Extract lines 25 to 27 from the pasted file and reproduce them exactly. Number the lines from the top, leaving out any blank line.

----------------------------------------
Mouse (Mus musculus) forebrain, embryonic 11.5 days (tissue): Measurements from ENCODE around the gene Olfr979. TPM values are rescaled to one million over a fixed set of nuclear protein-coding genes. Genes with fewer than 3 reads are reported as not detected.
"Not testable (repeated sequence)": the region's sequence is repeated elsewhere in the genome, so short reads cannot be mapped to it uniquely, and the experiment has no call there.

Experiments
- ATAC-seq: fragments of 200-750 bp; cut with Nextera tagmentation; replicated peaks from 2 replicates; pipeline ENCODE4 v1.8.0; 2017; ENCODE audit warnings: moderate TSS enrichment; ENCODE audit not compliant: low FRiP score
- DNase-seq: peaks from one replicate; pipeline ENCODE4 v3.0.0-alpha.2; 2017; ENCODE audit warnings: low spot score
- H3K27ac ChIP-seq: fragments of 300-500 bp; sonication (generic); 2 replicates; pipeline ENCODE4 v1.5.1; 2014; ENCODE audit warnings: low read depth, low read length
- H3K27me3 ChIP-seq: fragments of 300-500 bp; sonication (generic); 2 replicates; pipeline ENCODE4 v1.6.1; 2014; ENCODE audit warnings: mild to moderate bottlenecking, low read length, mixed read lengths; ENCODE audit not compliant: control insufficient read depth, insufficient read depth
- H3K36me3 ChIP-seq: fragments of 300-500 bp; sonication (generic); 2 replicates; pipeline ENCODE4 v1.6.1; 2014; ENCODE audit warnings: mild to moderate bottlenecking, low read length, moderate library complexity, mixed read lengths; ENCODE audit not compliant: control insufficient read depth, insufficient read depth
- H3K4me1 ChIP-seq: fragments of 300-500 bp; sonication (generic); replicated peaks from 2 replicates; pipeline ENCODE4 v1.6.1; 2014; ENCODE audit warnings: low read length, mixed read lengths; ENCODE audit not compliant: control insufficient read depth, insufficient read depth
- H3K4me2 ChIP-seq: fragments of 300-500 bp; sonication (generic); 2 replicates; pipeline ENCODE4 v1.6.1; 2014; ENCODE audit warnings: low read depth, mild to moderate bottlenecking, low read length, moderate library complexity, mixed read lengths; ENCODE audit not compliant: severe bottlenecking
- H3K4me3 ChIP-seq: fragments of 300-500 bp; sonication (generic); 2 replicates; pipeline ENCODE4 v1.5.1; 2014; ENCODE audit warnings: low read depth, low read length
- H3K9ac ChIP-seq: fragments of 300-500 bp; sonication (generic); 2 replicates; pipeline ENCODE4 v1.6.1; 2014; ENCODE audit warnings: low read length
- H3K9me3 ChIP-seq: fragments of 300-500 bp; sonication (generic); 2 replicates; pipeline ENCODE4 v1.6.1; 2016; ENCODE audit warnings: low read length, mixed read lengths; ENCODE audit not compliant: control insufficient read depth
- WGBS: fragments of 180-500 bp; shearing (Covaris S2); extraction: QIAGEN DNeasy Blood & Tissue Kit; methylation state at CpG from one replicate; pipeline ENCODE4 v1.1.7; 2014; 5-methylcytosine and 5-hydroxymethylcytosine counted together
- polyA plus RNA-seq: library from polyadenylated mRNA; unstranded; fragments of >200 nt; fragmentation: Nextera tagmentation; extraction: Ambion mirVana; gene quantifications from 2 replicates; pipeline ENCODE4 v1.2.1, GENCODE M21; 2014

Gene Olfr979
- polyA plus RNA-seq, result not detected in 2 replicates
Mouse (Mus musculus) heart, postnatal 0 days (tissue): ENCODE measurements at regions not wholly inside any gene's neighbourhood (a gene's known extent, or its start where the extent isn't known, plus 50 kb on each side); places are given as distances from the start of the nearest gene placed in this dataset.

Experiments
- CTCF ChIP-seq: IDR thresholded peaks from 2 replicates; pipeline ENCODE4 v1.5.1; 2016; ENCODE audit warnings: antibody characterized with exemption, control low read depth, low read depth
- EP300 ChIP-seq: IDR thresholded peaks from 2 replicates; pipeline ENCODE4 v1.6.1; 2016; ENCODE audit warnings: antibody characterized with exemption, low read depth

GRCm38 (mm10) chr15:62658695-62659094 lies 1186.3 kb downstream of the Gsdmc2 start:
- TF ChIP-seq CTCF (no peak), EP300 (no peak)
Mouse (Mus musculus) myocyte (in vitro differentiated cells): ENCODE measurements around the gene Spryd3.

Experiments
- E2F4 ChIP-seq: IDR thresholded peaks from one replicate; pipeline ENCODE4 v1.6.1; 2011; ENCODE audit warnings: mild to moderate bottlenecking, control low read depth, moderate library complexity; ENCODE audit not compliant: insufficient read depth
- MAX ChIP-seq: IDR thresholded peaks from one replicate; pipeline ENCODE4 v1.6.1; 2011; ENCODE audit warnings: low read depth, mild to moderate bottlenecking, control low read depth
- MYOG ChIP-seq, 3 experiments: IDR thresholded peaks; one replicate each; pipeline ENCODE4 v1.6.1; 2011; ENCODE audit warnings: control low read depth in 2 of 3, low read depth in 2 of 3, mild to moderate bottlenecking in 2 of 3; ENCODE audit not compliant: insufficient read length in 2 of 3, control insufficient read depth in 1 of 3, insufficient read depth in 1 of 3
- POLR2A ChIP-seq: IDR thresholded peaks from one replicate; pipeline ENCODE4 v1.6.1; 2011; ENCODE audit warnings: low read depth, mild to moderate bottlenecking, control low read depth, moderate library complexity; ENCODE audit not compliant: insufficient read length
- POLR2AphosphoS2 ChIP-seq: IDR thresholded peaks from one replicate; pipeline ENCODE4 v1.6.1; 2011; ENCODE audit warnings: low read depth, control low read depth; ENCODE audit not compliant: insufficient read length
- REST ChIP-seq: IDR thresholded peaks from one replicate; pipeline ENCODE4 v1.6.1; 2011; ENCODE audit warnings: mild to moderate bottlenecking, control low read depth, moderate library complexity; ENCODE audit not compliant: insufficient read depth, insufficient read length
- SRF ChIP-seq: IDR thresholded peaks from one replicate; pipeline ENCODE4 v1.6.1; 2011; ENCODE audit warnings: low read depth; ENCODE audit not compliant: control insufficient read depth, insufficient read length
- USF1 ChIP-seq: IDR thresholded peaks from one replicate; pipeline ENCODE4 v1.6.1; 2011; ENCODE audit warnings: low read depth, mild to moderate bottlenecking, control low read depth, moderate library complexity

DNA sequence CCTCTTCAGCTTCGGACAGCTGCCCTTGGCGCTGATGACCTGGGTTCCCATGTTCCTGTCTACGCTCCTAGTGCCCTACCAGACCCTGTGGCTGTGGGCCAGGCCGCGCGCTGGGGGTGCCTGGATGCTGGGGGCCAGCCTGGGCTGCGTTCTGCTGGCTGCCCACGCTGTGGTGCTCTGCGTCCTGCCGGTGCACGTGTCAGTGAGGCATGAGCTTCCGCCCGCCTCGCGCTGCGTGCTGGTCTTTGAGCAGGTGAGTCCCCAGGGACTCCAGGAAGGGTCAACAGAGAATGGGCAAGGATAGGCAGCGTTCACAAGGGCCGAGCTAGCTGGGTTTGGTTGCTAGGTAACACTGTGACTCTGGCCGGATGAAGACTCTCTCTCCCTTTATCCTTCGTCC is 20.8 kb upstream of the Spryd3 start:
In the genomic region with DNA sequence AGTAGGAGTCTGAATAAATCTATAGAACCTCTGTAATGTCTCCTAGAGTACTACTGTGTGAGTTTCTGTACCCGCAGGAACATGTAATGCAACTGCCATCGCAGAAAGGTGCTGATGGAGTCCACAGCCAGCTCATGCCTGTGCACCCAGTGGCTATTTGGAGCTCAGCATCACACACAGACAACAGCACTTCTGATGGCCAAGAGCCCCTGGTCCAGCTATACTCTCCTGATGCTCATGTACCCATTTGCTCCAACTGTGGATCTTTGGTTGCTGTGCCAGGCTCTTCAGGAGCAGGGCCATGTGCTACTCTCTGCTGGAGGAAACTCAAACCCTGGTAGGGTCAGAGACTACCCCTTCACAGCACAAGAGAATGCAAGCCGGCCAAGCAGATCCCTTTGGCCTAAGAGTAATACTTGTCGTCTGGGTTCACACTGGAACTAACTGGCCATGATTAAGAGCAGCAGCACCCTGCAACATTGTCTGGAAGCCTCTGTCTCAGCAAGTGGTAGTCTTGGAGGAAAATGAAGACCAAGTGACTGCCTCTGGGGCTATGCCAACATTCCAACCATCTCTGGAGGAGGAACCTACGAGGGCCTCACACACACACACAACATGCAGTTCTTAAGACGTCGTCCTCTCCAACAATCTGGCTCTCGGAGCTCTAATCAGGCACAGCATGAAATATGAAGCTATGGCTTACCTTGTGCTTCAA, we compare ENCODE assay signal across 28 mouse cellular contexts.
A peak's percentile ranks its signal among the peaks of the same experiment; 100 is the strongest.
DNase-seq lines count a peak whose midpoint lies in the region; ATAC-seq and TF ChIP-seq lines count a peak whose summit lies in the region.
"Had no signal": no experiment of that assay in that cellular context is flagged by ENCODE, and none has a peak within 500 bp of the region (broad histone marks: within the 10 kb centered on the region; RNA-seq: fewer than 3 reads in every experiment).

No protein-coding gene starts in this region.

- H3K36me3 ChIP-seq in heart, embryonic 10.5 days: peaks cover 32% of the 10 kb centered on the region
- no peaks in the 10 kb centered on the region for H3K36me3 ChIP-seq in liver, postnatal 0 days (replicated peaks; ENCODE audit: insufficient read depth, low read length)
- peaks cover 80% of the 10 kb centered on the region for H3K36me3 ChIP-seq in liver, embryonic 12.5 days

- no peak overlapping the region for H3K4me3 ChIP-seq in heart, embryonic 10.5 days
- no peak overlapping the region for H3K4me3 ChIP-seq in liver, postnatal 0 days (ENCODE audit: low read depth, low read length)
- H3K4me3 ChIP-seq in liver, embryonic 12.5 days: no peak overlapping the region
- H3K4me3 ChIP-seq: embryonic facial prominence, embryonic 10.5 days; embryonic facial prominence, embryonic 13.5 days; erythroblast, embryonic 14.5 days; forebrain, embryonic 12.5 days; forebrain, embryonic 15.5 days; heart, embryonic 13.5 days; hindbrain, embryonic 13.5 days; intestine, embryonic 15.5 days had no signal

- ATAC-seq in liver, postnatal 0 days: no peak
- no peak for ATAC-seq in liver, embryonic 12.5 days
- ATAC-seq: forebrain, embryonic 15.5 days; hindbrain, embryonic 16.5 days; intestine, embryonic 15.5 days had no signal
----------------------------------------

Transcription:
Experiments
- E2F4 ChIP-seq: IDR thresholded peaks from one replicate; pipeline ENCODE4 v1.6.1; 2011; ENCODE audit warnings: mild to moderate bottlenecking, control low read depth, moderate library complexity; ENCODE audit not compliant: insufficient read depth
- MAX ChIP-seq: IDR thresholded peaks from one replicate; pipeline ENCODE4 v1.6.1; 2011; ENCODE audit warnings: low read depth, mild to moderate bottlenecking, control low read depth